Terra Cotta Floor Tile
Ceramic/Porcelain: Terra Cotta Floor Tile
Terra cotta means "baked earth" in Italian. More precisely, terra cotta is fired clay. Terra cotta has been used as a floor tile for thousands of years, especially in countries around the Mediterranean Sea. There is little difference between terra cotta flooring materials. Natural colors range from dark brown through ocher to brick red and are the result of the clay's chemical makeup and the way the clay is fired. The color of traditional terra cotta floor tile is orange red because iron in the clay burns red when oxidized. Some terra cotta tiles are "flashed," that is, exposed to varying temperatures, to create a mottled appearance.
Some terra cotta flooring materials have different physical properties, resulting from the type of clay and method of manufacturing. Clay tile fired at lower temperatures is more permeable and softer than tile fired at higher temperatures, which create a more vitreous (glasslike) and hard-wearing flooring material. Keep in mind that porous tiles absorb moisture more readily and therefore stain more easily.
Machine made unglazed quarry tile are manufactured by extrusion; forcing the clay through a die. Before curing and firing, the clay sometimes goes through a vacuum chamber to draw out any air bubbles. It can be difficult to tell some machine made tiles from hand-molded ones. The tip-off is a precisely scored back, a result of the extrusion process. Also, machine-made tiles are generally harder, denser, and more durable.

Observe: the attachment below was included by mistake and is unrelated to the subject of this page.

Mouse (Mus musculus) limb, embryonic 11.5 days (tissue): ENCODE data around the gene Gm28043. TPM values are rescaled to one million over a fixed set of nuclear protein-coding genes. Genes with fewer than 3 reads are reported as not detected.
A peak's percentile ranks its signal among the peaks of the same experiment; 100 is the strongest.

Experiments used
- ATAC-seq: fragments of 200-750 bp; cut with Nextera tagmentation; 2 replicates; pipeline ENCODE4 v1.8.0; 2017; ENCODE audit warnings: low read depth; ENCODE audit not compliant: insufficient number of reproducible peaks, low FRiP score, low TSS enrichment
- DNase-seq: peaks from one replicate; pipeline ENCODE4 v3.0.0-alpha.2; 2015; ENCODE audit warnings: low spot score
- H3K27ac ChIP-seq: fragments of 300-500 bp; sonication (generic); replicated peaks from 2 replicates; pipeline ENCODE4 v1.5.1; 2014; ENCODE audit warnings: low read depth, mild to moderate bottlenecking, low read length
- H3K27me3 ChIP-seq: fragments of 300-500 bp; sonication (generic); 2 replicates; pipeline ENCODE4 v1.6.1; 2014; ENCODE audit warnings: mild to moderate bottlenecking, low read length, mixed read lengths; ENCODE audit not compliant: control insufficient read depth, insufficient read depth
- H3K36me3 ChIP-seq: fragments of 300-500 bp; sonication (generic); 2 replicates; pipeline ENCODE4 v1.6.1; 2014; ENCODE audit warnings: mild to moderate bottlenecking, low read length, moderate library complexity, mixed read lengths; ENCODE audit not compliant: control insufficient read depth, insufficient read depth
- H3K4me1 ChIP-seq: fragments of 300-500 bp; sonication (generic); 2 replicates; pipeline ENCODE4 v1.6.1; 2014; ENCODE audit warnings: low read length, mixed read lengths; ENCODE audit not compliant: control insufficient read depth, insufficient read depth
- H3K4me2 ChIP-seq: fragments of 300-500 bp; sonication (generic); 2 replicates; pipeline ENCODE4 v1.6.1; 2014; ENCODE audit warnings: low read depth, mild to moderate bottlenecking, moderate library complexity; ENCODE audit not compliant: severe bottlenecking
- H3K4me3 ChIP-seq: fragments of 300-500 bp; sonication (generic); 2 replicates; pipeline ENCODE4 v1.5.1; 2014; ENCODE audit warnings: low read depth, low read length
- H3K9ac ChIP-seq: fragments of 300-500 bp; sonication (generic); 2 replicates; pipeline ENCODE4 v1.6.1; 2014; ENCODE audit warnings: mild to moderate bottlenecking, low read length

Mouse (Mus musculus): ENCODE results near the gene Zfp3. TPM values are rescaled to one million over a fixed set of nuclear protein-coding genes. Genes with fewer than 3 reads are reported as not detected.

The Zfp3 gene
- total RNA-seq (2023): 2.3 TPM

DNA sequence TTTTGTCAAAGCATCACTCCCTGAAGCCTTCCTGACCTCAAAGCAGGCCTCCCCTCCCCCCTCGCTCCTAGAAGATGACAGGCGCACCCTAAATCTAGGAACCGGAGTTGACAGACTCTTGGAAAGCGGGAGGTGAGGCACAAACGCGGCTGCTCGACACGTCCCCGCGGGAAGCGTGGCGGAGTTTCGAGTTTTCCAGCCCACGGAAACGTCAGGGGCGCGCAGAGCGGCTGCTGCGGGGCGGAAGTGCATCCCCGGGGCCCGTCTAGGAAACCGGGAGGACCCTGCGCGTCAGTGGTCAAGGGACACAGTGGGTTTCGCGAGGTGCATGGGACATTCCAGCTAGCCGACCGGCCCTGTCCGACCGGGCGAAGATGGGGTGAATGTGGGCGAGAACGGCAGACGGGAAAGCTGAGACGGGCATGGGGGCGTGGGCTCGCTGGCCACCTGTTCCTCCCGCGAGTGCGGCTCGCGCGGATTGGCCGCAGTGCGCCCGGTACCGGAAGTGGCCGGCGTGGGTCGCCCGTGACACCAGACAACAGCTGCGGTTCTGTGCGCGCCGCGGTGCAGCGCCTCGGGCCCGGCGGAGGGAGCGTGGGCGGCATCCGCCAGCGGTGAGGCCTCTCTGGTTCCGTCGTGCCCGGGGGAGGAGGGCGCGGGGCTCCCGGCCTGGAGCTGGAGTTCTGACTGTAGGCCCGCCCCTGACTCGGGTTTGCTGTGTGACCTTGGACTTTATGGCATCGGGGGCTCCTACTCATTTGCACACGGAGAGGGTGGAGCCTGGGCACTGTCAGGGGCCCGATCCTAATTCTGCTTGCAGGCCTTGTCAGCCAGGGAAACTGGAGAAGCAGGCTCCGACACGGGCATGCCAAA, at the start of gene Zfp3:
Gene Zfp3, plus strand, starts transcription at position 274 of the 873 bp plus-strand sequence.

Machine made, glazed tiles are smoother, and usually shinier, than unglazed ones. Glaze is a thin, glassy coating bonded to the clay at a very high temperature in the kiln, producing a hard finish. Surface textures range from high-gloss to mat and pebbly. Even tiles with a rough texture are prone to slickness when wet, so experts advise against using glazed terra cotta tiles outdoors. Glazing makes tiles more stain resistant, and there is no need to seal them.
Think about whether the tile you like is actually best suited to the job you want it to do. Softer terra cotta tile can fracture and crumble at below-freezing temperatures. When considering terra cotta tiles, ask about strength, usually calculated in pounds force and absorption rate, a calculation of how much moisture the tile absorbs. High breaking strength and low absorption rates offer the best durability.
All unglazed tiles and cement based grouts need sealing. Some unglazed terra cottas floor tiles are sealed at the factory; unsealed unglazed tiles should be sealed with a penetrating sealer which allows the tile to breathe after installation. Sealers may darken the tile's surface or give it a shiny appearance.
After sealing, unglazed tile floors may be waxed and buffed for additional protection and a glossy look. Routine cleaning involves washing with warm water and a mild detergent. Avoid bleach products; they can draw the color out of colored grouts. All unglazed tiles need to be resealed periodically.